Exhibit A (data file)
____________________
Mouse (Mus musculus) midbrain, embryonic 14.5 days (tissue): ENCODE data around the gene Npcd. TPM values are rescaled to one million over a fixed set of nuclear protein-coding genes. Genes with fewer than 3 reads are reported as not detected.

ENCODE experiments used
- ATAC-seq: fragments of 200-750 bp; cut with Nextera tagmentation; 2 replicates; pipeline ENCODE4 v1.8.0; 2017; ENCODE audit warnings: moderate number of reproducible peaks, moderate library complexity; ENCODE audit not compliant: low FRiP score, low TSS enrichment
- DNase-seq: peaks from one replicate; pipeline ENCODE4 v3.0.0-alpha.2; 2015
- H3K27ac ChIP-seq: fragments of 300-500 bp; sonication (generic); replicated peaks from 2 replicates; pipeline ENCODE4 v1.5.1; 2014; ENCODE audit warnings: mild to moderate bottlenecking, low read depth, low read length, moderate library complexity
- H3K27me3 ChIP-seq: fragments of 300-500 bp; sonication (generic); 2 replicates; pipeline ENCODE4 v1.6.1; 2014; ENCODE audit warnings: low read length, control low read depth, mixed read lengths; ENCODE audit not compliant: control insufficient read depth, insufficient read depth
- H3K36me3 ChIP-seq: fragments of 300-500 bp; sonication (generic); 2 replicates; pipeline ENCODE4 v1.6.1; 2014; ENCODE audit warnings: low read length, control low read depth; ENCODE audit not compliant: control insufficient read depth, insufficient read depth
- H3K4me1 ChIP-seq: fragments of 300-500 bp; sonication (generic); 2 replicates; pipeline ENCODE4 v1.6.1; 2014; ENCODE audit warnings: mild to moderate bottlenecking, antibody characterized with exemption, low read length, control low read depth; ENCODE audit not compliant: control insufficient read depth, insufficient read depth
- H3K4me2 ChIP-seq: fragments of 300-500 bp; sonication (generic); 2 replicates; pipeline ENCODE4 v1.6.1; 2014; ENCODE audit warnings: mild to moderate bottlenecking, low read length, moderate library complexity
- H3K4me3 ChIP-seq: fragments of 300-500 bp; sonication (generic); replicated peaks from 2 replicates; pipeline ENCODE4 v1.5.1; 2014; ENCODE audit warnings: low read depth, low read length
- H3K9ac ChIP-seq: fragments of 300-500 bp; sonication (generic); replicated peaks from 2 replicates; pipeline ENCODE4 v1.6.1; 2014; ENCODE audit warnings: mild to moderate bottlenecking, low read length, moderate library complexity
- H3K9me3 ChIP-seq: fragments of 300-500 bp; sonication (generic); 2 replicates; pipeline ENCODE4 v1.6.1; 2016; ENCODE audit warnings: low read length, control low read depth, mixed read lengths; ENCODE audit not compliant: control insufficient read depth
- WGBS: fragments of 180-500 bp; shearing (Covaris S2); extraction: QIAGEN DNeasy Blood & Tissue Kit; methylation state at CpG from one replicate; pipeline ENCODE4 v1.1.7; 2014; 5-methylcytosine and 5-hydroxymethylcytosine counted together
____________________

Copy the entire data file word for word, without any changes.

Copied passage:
Mouse (Mus musculus) midbrain, embryonic 14.5 days (tissue): ENCODE data around the gene Npcd. TPM values are rescaled to one million over a fixed set of nuclear protein-coding genes. Genes with fewer than 3 reads are reported as not detected.

ENCODE experiments used
- ATAC-seq: fragments of 200-750 bp; cut with Nextera tagmentation; 2 replicates; pipeline ENCODE4 v1.8.0; 2017; ENCODE audit warnings: moderate number of reproducible peaks, moderate library complexity; ENCODE audit not compliant: low FRiP score, low TSS enrichment
- DNase-seq: peaks from one replicate; pipeline ENCODE4 v3.0.0-alpha.2; 2015
- H3K27ac ChIP-seq: fragments of 300-500 bp; sonication (generic); replicated peaks from 2 replicates; pipeline ENCODE4 v1.5.1; 2014; ENCODE audit warnings: mild to moderate bottlenecking, low read depth, low read length, moderate library complexity
- H3K27me3 ChIP-seq: fragments of 300-500 bp; sonication (generic); 2 replicates; pipeline ENCODE4 v1.6.1; 2014; ENCODE audit warnings: low read length, control low read depth, mixed read lengths; ENCODE audit not compliant: control insufficient read depth, insufficient read depth
- H3K36me3 ChIP-seq: fragments of 300-500 bp; sonication (generic); 2 replicates; pipeline ENCODE4 v1.6.1; 2014; ENCODE audit warnings: low read length, control low read depth; ENCODE audit not compliant: control insufficient read depth, insufficient read depth
- H3K4me1 ChIP-seq: fragments of 300-500 bp; sonication (generic); 2 replicates; pipeline ENCODE4 v1.6.1; 2014; ENCODE audit warnings: mild to moderate bottlenecking, antibody characterized with exemption, low read length, control low read depth; ENCODE audit not compliant: control insufficient read depth, insufficient read depth
- H3K4me2 ChIP-seq: fragments of 300-500 bp; sonication (generic); 2 replicates; pipeline ENCODE4 v1.6.1; 2014; ENCODE audit warnings: mild to moderate bottlenecking, low read length, moderate library complexity
- H3K4me3 ChIP-seq: fragments of 300-500 bp; sonication (generic); replicated peaks from 2 replicates; pipeline ENCODE4 v1.5.1; 2014; ENCODE audit warnings: low read depth, low read length
- H3K9ac ChIP-seq: fragments of 300-500 bp; sonication (generic); replicated peaks from 2 replicates; pipeline ENCODE4 v1.6.1; 2014; ENCODE audit warnings: mild to moderate bottlenecking, low read length, moderate library complexity
- H3K9me3 ChIP-seq: fragments of 300-500 bp; sonication (generic); 2 replicates; pipeline ENCODE4 v1.6.1; 2016; ENCODE audit warnings: low read length, control low read depth, mixed read lengths; ENCODE audit not compliant: control insufficient read depth
- WGBS: fragments of 180-500 bp; shearing (Covaris S2); extraction: QIAGEN DNeasy Blood & Tissue Kit; methylation state at CpG from one replicate; pipeline ENCODE4 v1.1.7; 2014; 5-methylcytosine and 5-hydroxymethylcytosine counted together